Tuesday, October 12, 2010

Running Linux by stealth

Chers lecteurs: I re-read the Linux wikipedia article in French today -- which is good for practising the language, the text being very long. But one thing struck me as interesting, dubious though it might be: a reference to a French article written by a fervent Linux-advocate enticed me to read on. In this article, the French Linux crusader cheerfully champions the choice available respecting pre-installed operating systems on PCs sold in Argentinian department stores -- a virtually unheard-of circumstance elsewhere. He shows photos of Linux computers.

But in a later article, he laments this choice's disappearance in this same country. All PCs destined for consumption would only be pre-installed with Microsoft -- the latter decided to reclaim market share, using its time-honoured ham-fisted method. Subsequently, an Argentinian company which had sold its own brand of Linux pre-installed computers sued Microsoft. The case is still before the courts. Well, so much for choice.

Now, if one buys a computer without intending to use Microsoft, one may still, in theory at least, reclaim the expense for pre-installation of any Microsoft products (the installation always being mandatory as per the secret agreements Microsoft has with manufacturers). This expense is known as the Microsoft tax. The process of reimbursement, however, is lengthy and tedious. It is not for the feint of heart, and should only be done on principle, since the $100 and something dollars thus reclaimed hardly justifies the year (or at minimum a few weeks) of to-ing and fro-ing with the computer's manufacturer. All the same, there is a body in France representing those wanting to reclaim this tax - set up by our French author.

I was thinking, maybe there might be a guerrila way of marketting Linux (which is almost always free, Red Hat being an exception). Well, as it happens, PCjacking is one such way. http://www.manucornet.net/pcjacking/ On this website a mad Frenchman recounts his going to retail stores and secretly making display computers run Linux with a Live CD (using the Knoppix distribution). The computers themselves are not affected, since the operating system runs off the CD and RAM, and not the hard-drive. The author shows us a few photos of computers so 'jacked'. And he leaves CDs around the shop with a message to passers-by that they needn't spend the rest of their lives condemned to use Windows. By such a stunt, he is protesting the lack of choice in his country. And his article presents an alternative situation in Argentian, ignorant of the aftermath.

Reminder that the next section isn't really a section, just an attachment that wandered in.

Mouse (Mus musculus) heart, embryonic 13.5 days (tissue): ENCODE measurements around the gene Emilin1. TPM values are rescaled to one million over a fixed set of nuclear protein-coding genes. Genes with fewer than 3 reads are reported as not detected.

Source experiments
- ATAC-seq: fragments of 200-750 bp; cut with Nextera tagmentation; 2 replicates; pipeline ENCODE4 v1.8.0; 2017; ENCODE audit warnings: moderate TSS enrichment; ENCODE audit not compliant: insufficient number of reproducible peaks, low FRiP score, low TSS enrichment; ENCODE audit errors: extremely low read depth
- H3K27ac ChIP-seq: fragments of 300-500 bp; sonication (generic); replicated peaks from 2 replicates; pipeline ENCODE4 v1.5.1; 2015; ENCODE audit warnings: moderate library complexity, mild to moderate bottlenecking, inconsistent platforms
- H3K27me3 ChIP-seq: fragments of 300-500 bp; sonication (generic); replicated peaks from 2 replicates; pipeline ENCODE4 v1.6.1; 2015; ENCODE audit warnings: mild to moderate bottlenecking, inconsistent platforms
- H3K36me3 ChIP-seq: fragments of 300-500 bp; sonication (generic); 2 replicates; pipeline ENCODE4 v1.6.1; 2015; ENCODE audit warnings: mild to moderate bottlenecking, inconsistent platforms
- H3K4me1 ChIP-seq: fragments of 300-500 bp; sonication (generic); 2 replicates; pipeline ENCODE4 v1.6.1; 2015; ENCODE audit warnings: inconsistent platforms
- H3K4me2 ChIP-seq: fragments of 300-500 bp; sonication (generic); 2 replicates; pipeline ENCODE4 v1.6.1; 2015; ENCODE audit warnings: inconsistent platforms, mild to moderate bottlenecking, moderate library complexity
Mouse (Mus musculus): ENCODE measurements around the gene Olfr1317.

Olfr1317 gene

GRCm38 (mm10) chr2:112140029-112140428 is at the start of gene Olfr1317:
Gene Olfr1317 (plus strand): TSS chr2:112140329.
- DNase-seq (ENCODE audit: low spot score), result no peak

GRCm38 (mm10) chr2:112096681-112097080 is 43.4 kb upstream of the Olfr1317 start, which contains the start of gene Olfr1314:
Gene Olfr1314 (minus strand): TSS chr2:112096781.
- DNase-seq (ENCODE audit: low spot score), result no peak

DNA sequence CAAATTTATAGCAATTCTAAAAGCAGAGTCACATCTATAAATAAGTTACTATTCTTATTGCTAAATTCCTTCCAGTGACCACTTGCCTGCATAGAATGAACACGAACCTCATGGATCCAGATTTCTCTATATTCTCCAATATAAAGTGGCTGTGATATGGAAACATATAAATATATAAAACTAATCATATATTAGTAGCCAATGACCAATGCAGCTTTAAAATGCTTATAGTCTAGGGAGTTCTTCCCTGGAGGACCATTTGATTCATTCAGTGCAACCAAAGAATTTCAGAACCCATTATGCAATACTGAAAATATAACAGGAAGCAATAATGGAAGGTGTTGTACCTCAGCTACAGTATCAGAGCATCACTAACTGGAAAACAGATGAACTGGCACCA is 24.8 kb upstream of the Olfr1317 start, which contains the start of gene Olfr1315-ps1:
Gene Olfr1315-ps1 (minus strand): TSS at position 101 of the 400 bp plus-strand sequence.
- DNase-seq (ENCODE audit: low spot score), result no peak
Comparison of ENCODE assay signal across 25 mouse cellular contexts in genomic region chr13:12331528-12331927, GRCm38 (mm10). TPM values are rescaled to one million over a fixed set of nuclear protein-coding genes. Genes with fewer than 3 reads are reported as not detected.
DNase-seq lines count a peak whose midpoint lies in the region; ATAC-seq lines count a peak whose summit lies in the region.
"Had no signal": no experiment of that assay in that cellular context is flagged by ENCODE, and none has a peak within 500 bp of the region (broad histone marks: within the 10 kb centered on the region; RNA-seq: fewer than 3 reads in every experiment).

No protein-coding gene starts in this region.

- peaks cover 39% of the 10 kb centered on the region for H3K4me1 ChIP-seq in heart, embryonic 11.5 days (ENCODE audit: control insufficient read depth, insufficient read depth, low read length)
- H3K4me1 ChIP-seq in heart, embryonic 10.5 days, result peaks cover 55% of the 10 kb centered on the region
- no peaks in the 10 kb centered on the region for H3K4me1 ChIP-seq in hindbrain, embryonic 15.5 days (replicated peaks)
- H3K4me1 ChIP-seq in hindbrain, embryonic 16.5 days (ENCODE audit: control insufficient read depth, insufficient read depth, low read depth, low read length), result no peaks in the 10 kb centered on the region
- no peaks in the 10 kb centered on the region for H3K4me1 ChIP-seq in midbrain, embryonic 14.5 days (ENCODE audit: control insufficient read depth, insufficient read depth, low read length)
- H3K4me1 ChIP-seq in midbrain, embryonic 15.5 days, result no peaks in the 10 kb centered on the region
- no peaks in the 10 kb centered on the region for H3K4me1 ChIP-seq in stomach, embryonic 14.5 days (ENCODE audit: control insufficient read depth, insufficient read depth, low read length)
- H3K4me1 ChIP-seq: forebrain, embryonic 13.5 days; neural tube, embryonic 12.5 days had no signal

Anyway, piqued by this article, I found, through a Google search, an article by a student who had 'jacked' a university computer, and another by an IT expert advocating using Live CDs on public terminals -- that is, 'jacking' them -- for security reasons. Yes, security: for Microsoft systems may be compromised by evil programs recording your activity and sending the data to third parties -- think about that next time you do your eBanking at an internet cafe.

So the idea in my previous post wasn't a novel one -- though I certainly didn't know anything about 'jacking' at the time.

Which brings me to my conclusion. Here is some Linux fun, in video form. Enjoy.

http://www.dailymotion.com/video/x1y7uw_linux-fausse-pub_shortfilms (Linux Penguin Tux brings dead computer back to life)
http://www.youtube.com/watch?v=GDSpP405O00 (Tux meets the MSN butterfly in the ring)
http://www.youtube.com/watch?v=RThvuhjDH0g (Tux is saved by the faulty programming of Microsoft)

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